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Frederick H. Dyer, Compendium of the War of the Rebellion: Regimental Histories 746 746 Browse Search
The Atlanta (Georgia) Campaign: May 1 - September 8, 1864., Part I: General Report. (ed. Maj. George B. Davis, Mr. Leslie J. Perry, Mr. Joseph W. Kirkley) 27 27 Browse Search
William Schouler, A history of Massachusetts in the Civil War: Volume 2 21 21 Browse Search
Harper's Encyclopedia of United States History (ed. Benson Lossing) 20 20 Browse Search
Rebellion Record: a Diary of American Events: Documents and Narratives, Volume 11. (ed. Frank Moore) 16 16 Browse Search
Rebellion Record: a Diary of American Events, Diary from December 17, 1860 - April 30, 1864 (ed. Frank Moore) 15 15 Browse Search
Thomas Wentworth Higginson, Massachusetts in the Army and Navy during the war of 1861-1865, vol. 2 13 13 Browse Search
Robert Underwood Johnson, Clarence Clough Buell, Battles and Leaders of the Civil War. Volume 4. 13 13 Browse Search
Capt. Calvin D. Cowles , 23d U. S. Infantry, Major George B. Davis , U. S. Army, Leslie J. Perry, Joseph W. Kirkley, The Official Military Atlas of the Civil War 13 13 Browse Search
Rebellion Record: a Diary of American Events: Poetry and Incidents., Volume 1. (ed. Frank Moore) 12 12 Browse Search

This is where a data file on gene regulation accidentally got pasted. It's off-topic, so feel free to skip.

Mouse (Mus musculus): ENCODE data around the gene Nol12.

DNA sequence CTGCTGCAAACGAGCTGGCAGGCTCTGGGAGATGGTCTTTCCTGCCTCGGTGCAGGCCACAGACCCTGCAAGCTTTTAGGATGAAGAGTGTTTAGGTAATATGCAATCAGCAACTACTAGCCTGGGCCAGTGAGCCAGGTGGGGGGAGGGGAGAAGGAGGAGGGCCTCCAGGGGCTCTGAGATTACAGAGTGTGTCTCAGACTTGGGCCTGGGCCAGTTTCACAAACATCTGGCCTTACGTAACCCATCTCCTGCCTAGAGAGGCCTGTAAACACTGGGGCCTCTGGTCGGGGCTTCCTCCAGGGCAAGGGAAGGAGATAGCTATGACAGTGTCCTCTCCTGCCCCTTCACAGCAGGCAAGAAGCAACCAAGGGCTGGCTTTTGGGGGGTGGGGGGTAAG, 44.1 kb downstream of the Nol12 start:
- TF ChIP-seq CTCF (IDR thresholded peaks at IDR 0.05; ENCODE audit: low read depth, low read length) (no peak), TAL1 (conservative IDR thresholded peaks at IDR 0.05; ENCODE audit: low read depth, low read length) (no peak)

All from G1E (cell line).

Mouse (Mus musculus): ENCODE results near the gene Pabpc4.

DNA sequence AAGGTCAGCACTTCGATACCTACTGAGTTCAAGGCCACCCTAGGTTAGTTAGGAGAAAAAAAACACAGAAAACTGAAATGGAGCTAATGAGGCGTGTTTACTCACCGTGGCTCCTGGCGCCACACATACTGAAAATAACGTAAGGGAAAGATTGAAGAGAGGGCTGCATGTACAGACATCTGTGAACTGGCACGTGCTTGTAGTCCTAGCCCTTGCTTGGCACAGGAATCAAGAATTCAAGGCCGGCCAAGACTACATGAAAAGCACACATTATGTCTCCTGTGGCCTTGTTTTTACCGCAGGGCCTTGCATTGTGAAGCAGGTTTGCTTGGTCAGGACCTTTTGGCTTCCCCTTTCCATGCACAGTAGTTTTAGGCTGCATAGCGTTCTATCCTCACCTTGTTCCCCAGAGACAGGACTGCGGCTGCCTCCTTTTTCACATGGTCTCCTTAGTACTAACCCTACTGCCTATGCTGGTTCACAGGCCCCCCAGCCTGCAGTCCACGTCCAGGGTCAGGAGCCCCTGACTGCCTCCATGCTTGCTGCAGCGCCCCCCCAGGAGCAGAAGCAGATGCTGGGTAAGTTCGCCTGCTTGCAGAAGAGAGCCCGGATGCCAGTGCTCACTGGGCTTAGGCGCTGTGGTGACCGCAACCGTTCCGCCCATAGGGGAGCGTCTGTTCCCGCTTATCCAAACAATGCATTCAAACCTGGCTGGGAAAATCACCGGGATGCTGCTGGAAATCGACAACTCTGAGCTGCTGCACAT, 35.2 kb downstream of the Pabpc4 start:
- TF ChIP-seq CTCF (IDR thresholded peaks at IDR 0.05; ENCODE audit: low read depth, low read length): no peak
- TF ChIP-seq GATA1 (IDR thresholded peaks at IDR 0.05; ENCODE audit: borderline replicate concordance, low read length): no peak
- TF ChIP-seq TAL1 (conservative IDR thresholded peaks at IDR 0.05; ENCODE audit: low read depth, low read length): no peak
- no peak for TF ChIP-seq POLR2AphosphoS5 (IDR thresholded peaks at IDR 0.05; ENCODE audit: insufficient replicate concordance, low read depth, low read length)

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Browsing named entities in Southern Historical Society Papers, Volume 26. (ed. Reverend J. William Jones). You can also browse the collection for May 4th or search for May 4th in all documents.

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Southern Historical Society Papers, Volume 26. (ed. Reverend J. William Jones), War Diary of Capt. Robert Emory Park, Twelfth Alabama Regiment. January 28th, 1863January 27th, 1864. (search)
killed, wounded and missing. Thirteen were killed outright and eighty-seven wounded severely. The brigade lost five field officers. Lieutenant-Colonel A. M. Gordon, brother of General J. B. Gordon, was killed. He was an accomplished gentleman, a fine officer and a true Christian. After being shot, he coolly said he was willing to die for the cause. Fighting Joe's army was terribly repulsed and forced to retire beyond the Rappahannock. The wagon train was moved back to Guinea's. May 4. Our wagons were massed and our teamsters, wagon masters and quartermasters and their sergeants were armed with guns, and placed under my command to be in readiness for the enemy's cavalry. There were ninety men in all, and I proposed to resist to the death, if attacked. There were a good many trembling men in the party, who were not over anxious for an encounter. The enemy's cavalry contented itself with tearing up a part of the railroad track and cutting telegraph wires, thus interrupt